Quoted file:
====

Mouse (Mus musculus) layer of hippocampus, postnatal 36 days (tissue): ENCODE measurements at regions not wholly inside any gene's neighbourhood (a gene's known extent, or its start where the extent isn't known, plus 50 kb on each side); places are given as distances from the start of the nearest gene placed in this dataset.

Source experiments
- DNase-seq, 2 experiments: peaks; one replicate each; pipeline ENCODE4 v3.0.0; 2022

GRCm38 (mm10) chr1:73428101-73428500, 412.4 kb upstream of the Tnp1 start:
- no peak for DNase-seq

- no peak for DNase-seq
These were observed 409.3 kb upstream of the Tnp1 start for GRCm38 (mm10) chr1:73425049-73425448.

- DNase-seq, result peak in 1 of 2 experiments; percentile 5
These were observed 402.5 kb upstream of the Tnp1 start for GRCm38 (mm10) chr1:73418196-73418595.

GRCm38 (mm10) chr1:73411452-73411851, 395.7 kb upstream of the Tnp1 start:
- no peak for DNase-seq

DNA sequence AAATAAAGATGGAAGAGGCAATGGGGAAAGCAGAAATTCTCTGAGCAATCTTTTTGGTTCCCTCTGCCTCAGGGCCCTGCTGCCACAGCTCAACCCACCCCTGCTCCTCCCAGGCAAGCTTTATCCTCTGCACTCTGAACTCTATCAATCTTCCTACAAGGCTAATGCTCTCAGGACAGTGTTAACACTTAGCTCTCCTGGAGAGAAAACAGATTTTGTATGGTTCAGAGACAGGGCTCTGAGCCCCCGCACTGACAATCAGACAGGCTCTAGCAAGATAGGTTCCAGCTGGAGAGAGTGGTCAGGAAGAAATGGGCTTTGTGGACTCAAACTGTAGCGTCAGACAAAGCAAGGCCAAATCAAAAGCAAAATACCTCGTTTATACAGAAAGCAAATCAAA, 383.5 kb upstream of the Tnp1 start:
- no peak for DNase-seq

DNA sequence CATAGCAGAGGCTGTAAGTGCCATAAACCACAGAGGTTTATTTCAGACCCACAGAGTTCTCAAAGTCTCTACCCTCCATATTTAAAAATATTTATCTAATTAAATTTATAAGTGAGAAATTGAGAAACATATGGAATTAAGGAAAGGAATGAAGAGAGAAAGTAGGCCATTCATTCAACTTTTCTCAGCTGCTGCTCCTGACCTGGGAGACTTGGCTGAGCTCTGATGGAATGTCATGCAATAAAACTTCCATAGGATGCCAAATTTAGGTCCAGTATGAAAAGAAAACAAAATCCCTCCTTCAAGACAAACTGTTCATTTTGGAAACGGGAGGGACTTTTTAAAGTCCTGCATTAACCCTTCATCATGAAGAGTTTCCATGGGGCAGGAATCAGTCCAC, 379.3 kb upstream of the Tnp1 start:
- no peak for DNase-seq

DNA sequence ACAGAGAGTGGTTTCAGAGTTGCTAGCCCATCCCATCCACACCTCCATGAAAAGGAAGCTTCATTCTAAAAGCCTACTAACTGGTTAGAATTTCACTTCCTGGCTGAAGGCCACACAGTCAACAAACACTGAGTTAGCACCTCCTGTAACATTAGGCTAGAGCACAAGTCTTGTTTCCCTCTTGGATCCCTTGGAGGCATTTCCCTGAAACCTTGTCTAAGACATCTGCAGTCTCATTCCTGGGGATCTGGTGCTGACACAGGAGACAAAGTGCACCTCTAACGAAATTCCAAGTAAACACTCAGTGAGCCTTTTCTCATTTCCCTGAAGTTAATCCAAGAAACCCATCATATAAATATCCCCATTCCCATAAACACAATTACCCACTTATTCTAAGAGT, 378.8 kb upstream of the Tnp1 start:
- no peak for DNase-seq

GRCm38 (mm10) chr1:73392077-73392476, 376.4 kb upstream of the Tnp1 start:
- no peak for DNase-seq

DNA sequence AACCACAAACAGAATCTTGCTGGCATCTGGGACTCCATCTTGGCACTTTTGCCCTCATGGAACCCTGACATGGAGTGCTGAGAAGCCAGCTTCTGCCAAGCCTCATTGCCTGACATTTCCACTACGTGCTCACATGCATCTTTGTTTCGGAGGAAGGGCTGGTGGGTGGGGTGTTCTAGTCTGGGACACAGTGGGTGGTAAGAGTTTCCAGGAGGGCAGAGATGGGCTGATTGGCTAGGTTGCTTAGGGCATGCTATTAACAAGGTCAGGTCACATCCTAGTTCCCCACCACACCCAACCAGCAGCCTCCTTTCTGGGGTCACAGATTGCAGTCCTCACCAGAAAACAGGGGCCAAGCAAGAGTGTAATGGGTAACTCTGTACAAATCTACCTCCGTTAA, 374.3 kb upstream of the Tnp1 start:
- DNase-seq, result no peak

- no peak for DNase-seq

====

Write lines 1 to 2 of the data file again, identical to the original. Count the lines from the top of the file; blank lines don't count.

Mouse (Mus musculus) layer of hippocampus, postnatal 36 days (tissue): ENCODE measurements at regions not wholly inside any gene's neighbourhood (a gene's known extent, or its start where the extent isn't known, plus 50 kb on each side); places are given as distances from the start of the nearest gene placed in this dataset.

Source experiments